To further aid in the treatment of patients who have suffered concussions, Cox has added the Immediate Post-Concussion Assessment and Cognitive Testing program or ImPACT for short
"ImPACT is a computerized neurocognitive assessment tools." said Greg Gilmore, Cox's athletic training coordinator. "It helps us determine an athlete's ability to return to play after suffering a concussion. There are obvious signs when an individual suffers a concussion such as glossy eyes, headaches and dizziness. These symptoms are easy to spot. ImPACT allows us to measure items we can't see with our eyes like reaction times, verbal and visual memory and assists clinicians and athletic trainers in making return-to-play decisions."
Cox currently offers the ImPACT program to Monett, Pierce City, Mt. Vernon and Aurora High Schools. Athletes that participate are brought in their freshman and junior season for baseline testing. If an athlete suffers a concussion the baseline is used as a standard to which the injured athlete is measured.
"Any athlete in a high risk sport head injury (football, soccer softball, etc,) should have a baseline test," said Gilmore. "ImPACT is a vital tool that will help in the return of healthy players."
According to Gilmore, studies have shown that an athlete is 66 percent more likely to suffer another concussion after the initial injury.
Last year, in order to protect youth in Missouri from sports-related concussions the Missouri House of Representatives passed House Bill 300 -- the Interscholastic Youth Sports Brain Injury Prevention Act.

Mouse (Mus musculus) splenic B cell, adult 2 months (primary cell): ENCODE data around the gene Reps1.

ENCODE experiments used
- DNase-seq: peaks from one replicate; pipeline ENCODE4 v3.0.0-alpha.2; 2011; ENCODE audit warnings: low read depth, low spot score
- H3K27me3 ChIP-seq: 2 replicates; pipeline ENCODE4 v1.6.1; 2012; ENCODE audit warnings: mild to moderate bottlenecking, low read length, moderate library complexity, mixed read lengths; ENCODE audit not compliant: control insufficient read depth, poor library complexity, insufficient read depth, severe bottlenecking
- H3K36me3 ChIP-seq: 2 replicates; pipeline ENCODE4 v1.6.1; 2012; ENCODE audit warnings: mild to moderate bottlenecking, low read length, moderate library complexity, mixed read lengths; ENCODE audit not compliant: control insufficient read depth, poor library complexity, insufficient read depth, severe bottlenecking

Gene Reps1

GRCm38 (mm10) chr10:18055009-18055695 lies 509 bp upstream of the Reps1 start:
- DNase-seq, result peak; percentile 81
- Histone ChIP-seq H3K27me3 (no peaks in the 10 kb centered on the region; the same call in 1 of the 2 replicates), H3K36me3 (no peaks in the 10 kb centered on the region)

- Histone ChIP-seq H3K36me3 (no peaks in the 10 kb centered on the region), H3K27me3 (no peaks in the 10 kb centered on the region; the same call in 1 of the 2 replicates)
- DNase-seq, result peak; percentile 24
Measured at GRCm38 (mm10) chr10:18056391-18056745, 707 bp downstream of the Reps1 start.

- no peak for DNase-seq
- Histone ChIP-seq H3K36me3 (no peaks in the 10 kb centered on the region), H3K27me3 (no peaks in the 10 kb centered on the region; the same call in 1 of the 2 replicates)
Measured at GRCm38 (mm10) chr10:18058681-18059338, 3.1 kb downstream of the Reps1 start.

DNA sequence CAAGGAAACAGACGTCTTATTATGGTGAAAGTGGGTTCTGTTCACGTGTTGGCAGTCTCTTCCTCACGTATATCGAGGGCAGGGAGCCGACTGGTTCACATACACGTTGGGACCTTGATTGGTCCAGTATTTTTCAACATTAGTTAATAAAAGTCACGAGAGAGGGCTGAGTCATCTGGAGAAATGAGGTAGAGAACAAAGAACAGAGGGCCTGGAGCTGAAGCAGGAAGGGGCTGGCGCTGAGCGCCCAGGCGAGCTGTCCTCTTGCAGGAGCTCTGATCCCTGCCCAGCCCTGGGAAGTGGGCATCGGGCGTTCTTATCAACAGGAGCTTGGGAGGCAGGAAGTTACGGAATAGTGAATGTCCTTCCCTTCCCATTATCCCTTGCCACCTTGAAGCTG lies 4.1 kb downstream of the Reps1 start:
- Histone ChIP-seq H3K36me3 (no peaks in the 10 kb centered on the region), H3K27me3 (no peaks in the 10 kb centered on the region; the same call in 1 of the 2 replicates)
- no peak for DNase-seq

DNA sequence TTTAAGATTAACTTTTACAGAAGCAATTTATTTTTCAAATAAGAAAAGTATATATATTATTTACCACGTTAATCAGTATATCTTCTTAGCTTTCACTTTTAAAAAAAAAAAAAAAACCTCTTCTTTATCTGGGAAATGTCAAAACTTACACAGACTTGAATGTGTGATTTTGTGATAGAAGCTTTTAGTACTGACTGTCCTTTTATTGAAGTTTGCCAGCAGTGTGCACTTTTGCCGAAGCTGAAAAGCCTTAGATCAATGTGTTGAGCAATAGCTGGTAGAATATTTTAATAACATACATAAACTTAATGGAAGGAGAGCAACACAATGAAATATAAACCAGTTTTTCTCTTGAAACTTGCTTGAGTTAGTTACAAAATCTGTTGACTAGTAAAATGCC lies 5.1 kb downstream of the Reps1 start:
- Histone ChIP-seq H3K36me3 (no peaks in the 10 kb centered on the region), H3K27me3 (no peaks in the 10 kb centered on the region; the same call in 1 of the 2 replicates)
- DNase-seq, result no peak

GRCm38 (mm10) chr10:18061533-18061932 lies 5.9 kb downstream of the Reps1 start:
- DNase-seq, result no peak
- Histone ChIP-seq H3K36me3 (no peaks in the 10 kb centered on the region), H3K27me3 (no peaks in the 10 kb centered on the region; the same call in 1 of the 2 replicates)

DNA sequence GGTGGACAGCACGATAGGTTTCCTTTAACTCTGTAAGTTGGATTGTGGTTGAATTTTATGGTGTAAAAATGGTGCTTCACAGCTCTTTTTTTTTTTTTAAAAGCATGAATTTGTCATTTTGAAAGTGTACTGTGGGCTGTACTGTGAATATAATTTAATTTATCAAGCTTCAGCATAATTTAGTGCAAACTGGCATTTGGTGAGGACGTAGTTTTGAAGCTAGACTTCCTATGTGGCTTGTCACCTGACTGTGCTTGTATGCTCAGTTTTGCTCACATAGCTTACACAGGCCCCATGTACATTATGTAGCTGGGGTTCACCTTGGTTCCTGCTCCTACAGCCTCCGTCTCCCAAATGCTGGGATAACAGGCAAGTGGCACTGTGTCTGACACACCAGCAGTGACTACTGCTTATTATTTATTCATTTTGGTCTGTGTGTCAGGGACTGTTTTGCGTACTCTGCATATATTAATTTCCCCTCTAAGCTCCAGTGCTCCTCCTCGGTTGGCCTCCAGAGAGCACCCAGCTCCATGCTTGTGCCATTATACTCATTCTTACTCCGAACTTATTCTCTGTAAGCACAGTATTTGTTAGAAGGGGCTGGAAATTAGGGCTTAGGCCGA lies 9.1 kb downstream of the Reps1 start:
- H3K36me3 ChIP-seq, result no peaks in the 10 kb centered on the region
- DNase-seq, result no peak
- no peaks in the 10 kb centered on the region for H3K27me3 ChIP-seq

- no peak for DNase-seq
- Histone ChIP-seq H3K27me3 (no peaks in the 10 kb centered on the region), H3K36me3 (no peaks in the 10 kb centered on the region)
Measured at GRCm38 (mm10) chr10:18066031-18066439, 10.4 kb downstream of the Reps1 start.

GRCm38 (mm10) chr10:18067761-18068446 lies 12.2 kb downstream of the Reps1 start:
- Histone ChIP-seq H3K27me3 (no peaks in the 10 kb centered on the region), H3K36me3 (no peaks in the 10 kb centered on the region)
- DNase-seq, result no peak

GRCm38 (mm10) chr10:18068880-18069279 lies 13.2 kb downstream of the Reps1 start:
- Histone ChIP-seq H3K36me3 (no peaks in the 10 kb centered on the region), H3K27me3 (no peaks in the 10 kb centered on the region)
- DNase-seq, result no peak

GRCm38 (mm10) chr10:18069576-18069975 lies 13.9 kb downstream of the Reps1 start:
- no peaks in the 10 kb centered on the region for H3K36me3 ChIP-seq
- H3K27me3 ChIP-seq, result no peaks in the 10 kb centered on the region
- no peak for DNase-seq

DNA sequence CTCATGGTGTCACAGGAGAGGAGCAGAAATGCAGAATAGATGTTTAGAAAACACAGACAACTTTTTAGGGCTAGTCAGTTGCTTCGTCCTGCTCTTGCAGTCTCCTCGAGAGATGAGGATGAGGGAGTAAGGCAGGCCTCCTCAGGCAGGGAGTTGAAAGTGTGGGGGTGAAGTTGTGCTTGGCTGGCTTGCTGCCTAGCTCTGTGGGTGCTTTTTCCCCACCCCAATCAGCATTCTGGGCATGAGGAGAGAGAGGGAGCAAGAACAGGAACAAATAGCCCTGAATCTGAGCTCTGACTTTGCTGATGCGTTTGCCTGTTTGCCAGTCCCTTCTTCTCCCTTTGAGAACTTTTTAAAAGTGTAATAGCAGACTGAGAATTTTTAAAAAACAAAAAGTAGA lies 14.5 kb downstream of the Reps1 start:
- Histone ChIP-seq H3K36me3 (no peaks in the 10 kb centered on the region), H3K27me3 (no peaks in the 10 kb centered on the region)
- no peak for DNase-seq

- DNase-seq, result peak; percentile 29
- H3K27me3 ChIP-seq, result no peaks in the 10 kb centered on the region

The key elements of this law include:
* Coaches, parents and athletes receive education and information annually regarding a concussion. A concussion information form will be signed each year.
* Athletes who appear to have suffered a concussion is immediately removed from play or practice. They are not allowed to return for a minimum of 24 hours.
* Athletes must be cleared by a licensed health care provider trained in the evaluation and management of concussions before returning to play or practice.
Cox's policy is more stringent.
* Athletes who appear to have suffered a concussion is immediately removed from play or practice.
* Athletes must be cleared to play by a physician.
* Athletes must be concussion symptom free for seven days.
"We have several ways in which we try to prevent concussions," said Gilmore. "Our athletic trainers work with coaches to develop techniques that limit the heads exposure to contact. We also work to strengthen athletes so that they can withstand the rigors of the sports."